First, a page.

A water spout spotted off the coast of Oakura this morning wouldn't cause any major damage says MetService forecaster Andy Downs.
Earlier today Ross Bennett photographed and filmed a large water spout as it moved along the coast about 11am.
"After the two sudden hail showers I looked out to sea to see a large water spout sitting in line with the village," Mr Bennett said.
Bennett, who helped clean up after the 2007 tornados, said the sight of the spout was quite scary.
"It was alarming to see one of that size looking so menacing. I couldn't tell how close it was to the beach but it I could see it thrashing the water up from the sea," he said.
After watching the spout for some time Bennett said it thinned out and moved south.
Downs said water spouts and small tornadoes were a possibility with the current weather conditions, but they wouldn't do any major damage.
"They are usually isolated and short-lived," he said.
"Water spouts normally aren't much of a concern but small tornadoes could damaged trees and unsecure structures."
Warm moist air at lower levels and cold air above was what generated the heavy rain and thunderstorms the region has been experiencing this morning, Mr Downs said.
This then turned into water spouts and tornadoes when the wind began to rotate, he said.
"The key ingredient for water spouts and tornadoes is a rotation and in this case the lower wind has shifted in a way that's created a strong level ascent of air."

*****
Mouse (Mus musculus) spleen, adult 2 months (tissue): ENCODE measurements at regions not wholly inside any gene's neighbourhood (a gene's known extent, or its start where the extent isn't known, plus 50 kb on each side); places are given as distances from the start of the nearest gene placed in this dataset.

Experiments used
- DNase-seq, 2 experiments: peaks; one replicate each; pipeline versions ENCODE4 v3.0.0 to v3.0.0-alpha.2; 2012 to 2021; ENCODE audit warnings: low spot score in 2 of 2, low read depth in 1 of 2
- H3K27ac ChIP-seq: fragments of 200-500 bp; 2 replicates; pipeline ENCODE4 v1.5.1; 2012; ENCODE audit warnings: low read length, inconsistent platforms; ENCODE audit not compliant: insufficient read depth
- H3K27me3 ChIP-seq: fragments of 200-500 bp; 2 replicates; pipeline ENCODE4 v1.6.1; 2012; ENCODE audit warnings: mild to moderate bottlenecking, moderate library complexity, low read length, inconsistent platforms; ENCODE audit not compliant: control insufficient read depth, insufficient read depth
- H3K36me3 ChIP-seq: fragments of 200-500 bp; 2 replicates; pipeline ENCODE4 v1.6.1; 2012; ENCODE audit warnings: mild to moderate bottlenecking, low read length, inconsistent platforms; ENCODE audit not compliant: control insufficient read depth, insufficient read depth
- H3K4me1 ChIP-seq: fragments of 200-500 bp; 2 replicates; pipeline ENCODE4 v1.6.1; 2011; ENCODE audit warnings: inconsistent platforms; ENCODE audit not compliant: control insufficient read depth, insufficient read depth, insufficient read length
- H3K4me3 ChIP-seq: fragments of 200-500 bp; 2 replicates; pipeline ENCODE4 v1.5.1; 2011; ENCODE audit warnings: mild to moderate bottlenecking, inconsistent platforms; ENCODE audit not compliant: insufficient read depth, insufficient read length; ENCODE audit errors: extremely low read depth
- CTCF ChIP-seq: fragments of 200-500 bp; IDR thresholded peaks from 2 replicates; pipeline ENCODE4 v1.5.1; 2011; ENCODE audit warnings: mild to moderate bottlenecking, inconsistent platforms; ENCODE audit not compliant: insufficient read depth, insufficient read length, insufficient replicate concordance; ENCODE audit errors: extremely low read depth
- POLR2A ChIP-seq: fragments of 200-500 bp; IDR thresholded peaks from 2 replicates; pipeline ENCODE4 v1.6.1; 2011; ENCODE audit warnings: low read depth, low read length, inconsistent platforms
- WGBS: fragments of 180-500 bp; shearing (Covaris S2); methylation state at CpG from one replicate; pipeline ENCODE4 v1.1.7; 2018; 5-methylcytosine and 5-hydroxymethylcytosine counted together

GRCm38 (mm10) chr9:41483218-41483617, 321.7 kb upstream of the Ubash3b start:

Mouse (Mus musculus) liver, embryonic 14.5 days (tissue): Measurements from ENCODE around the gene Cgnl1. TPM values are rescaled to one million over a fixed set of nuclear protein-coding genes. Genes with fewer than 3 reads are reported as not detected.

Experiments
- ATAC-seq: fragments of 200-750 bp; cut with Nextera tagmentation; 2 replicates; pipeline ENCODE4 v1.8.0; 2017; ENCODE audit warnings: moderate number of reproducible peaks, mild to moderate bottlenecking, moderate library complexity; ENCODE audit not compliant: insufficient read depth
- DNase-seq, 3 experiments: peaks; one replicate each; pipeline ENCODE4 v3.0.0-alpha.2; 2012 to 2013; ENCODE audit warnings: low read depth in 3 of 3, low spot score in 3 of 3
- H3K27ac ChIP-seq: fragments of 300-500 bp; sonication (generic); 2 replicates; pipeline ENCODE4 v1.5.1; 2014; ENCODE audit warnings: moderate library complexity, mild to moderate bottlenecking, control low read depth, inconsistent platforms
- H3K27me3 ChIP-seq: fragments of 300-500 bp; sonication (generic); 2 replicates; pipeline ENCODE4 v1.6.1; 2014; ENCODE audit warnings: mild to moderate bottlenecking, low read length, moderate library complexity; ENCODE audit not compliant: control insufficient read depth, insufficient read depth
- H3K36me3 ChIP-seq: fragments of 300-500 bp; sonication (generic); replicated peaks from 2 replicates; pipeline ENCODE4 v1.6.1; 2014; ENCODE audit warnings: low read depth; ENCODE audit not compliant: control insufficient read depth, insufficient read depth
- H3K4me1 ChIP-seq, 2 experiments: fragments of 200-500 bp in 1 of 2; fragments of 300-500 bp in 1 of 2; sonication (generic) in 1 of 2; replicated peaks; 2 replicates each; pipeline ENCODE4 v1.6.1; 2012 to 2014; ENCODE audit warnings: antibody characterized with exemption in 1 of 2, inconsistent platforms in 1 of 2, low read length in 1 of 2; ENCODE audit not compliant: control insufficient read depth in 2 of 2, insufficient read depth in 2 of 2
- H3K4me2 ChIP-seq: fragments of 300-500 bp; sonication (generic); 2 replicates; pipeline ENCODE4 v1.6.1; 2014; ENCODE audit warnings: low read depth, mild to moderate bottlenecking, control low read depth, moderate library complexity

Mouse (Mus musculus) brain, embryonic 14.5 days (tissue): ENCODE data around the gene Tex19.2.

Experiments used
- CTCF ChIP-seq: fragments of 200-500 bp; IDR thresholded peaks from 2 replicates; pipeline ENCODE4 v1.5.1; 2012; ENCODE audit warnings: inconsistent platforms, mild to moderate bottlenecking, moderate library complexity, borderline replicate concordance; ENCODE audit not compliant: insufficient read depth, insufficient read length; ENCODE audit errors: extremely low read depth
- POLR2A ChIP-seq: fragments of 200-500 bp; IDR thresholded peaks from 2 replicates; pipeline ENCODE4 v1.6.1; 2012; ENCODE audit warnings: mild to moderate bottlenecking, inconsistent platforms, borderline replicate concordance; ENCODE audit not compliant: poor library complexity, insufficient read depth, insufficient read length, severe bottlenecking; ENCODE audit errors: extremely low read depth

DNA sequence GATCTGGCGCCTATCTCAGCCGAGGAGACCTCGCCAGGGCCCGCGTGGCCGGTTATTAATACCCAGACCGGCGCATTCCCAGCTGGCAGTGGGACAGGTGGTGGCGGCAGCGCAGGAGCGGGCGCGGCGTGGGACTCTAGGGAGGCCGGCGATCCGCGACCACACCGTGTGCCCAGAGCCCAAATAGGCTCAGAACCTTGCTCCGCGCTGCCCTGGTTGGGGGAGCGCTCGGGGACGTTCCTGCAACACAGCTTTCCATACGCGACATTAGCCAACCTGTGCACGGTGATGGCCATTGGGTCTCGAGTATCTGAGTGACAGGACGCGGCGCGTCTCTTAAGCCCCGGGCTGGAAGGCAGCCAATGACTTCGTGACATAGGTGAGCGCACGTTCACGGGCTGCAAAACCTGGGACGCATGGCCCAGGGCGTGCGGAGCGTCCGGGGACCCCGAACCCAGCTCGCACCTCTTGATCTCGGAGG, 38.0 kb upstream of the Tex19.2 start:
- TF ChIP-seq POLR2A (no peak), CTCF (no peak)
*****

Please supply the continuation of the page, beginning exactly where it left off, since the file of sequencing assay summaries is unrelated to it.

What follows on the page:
Downs said there was a possibility of more spouts, tornadoes and hail storms over the course of the day.
Earlier today a severe weather warning was issued by the MetService predicting heavy rain and thunderstorms until the early evening.
Rain pounded the central North Island overnight, with heavy downpours and thunderstorms were expected through until this afternoon.
Taranaki and Waitomo bore the brunt of the weather, with about 75mm of rain falling in the Taranaki area since midnight.
The rain was not expected to ease until this evening, MetService forecaster John Law said.
The west coast of both islands had also experienced heavy rainfall, while the east coast had calmer conditions.
The country could expect further rainfall this week, but it should ease and not be as heavy, Law said.
A norwesterly flow would be replaced with a southwesterly, which would bring cooler temperatures tomorrow through to at least Wednesday.
Snow was expected above 400 - 500 metres in Southland, Fiordland, Otago and Canterbury on Tuesday and could affect higher roads in these regions.